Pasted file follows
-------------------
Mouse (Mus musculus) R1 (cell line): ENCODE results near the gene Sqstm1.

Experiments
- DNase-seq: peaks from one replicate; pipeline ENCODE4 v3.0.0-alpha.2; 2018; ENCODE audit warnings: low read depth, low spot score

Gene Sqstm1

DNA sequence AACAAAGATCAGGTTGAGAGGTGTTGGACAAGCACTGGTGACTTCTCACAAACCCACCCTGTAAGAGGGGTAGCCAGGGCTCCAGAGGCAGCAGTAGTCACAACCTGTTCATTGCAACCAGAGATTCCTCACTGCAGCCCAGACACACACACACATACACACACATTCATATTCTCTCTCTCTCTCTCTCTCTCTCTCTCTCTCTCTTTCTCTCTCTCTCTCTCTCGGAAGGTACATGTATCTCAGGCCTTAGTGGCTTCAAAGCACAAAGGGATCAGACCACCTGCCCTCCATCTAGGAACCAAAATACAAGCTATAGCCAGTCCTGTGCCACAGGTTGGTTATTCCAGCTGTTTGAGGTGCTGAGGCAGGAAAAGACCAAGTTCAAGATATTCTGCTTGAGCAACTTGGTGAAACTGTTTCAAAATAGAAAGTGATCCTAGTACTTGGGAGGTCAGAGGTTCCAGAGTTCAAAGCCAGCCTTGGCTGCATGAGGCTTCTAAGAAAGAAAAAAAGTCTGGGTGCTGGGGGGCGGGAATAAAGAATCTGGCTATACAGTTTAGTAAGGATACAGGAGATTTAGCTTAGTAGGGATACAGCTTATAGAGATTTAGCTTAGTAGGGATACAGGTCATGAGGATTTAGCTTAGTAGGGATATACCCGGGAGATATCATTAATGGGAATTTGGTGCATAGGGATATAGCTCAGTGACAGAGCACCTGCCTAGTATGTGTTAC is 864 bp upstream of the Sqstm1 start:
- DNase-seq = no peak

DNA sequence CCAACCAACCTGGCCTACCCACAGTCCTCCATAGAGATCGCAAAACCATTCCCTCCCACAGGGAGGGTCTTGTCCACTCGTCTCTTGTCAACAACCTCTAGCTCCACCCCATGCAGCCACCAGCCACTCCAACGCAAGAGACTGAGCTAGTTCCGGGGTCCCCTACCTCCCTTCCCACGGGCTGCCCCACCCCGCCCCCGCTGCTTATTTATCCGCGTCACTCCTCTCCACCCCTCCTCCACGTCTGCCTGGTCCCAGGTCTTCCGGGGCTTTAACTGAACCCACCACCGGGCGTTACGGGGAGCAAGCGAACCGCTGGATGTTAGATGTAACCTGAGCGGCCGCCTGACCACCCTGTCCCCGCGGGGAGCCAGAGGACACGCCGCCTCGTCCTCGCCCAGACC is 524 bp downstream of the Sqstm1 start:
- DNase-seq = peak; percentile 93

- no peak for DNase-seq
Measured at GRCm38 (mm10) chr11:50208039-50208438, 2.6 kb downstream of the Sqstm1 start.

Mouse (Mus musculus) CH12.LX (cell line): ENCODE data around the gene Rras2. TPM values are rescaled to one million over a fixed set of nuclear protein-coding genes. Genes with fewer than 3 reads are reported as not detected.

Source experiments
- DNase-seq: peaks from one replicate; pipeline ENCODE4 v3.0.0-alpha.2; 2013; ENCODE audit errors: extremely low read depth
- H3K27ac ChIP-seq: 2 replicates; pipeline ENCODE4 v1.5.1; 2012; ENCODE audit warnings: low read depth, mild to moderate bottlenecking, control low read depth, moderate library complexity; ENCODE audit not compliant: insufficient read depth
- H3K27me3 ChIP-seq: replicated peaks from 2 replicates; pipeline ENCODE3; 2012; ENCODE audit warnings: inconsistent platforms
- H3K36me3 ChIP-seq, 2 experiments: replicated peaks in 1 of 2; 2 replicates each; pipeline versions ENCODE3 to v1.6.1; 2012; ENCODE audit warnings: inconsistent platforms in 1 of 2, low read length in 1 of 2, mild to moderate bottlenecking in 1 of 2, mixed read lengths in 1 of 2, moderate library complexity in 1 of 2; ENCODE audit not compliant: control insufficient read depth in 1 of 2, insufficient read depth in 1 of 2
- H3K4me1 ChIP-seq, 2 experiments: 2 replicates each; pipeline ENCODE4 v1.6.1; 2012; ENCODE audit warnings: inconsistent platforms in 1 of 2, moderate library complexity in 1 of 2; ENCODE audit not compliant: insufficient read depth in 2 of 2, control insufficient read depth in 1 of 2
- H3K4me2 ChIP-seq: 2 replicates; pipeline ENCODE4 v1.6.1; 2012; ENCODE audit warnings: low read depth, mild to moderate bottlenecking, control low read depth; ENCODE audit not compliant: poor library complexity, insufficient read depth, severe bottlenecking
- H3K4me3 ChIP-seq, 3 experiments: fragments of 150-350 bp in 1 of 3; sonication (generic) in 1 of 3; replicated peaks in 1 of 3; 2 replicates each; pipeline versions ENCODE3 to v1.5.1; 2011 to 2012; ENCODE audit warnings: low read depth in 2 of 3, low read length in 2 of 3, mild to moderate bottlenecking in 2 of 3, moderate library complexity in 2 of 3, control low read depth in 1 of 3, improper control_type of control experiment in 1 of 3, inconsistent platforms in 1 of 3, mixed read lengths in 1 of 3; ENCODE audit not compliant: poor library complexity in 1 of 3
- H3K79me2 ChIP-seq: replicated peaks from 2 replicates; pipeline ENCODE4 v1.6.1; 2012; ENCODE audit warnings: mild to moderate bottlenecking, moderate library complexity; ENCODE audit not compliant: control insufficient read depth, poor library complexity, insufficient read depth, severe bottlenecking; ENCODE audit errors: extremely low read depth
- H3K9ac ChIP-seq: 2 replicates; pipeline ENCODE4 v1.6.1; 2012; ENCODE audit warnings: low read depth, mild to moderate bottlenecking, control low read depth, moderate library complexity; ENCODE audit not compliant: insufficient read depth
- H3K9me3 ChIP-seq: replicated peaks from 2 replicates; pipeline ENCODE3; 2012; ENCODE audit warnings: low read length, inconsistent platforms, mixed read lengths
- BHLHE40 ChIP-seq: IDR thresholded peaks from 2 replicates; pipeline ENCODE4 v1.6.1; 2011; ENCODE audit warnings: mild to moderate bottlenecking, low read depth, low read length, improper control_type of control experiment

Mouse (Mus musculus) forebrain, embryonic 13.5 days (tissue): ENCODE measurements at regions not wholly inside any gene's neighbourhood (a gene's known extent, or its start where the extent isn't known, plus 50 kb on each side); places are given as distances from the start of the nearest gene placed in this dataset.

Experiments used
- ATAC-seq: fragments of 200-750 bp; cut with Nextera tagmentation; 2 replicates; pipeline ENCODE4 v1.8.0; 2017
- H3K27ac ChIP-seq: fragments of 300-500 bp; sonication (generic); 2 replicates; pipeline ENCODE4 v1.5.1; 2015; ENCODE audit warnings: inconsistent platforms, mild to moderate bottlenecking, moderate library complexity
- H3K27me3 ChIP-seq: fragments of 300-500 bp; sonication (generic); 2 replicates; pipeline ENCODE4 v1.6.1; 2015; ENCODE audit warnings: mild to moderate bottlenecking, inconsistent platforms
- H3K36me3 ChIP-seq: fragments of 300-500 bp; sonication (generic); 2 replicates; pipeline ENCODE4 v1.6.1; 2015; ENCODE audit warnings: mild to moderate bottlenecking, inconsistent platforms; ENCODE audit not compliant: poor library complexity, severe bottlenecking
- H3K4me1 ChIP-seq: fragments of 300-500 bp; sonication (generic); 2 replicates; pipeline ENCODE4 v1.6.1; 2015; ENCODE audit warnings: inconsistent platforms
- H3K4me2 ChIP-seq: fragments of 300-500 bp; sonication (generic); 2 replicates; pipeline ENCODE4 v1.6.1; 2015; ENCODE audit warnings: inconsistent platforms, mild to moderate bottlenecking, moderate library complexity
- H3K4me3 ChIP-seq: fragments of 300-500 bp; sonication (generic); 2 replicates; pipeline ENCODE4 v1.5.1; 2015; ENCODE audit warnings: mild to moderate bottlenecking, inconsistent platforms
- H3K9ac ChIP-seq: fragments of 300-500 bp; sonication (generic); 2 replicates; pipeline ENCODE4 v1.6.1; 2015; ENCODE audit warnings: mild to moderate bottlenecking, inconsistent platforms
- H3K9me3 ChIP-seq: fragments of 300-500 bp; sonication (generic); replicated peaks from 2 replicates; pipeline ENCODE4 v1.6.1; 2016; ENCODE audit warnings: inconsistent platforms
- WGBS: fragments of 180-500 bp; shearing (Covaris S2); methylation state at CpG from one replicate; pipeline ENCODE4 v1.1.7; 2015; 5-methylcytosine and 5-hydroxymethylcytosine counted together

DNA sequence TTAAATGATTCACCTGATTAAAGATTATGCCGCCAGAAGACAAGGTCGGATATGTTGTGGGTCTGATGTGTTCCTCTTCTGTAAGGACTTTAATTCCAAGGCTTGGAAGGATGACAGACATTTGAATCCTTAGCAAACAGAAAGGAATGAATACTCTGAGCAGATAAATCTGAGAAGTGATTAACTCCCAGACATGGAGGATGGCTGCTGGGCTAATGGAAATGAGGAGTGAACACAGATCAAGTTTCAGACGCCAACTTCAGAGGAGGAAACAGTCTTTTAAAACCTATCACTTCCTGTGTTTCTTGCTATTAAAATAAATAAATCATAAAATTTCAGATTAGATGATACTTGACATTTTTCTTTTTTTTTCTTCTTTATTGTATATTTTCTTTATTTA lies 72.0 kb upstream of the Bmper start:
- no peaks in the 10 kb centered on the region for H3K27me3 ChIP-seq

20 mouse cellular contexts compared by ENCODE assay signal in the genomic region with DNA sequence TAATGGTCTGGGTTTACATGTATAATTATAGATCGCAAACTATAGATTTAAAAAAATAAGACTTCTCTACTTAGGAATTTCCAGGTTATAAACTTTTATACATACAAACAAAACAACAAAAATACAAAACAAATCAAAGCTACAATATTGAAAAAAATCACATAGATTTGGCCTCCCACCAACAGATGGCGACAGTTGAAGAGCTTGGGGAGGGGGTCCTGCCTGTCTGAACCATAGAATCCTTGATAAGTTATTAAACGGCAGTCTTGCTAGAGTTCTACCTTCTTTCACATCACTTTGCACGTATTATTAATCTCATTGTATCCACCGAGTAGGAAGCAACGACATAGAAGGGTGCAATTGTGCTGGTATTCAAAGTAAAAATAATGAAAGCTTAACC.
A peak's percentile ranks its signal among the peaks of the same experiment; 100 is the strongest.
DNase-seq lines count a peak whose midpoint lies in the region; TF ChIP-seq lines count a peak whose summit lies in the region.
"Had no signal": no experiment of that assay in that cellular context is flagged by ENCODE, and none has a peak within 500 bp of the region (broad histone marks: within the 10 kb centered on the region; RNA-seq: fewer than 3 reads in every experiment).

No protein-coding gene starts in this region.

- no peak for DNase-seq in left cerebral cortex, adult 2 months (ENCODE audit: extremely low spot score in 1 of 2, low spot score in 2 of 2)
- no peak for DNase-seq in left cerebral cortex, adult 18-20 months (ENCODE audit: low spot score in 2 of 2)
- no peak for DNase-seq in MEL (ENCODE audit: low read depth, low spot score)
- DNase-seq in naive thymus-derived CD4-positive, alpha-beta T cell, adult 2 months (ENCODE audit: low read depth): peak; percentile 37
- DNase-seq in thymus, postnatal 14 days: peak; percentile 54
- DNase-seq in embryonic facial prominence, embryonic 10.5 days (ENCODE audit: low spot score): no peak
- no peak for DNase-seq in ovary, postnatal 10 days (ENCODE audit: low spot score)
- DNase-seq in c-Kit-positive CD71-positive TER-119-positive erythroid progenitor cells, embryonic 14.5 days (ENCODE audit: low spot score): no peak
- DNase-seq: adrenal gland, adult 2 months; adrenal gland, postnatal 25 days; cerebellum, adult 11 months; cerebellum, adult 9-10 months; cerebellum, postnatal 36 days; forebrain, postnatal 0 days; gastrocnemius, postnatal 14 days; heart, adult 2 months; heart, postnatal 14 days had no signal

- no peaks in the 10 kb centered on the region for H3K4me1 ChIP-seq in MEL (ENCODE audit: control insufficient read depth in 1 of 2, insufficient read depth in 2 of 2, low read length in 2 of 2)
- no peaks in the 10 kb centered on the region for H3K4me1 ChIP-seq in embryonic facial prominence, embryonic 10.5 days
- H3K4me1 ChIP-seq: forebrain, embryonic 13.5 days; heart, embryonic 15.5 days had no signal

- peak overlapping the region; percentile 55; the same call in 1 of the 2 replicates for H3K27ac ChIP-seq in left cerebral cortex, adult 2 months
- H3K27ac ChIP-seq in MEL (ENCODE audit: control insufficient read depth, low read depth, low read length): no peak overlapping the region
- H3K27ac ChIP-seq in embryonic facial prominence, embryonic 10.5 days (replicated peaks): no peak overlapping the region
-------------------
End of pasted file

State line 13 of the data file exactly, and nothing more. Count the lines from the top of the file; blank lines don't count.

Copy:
- DNase-seq: peaks from one replicate; pipeline ENCODE4 v3.0.0-alpha.2; 2013; ENCODE audit errors: extremely low read depth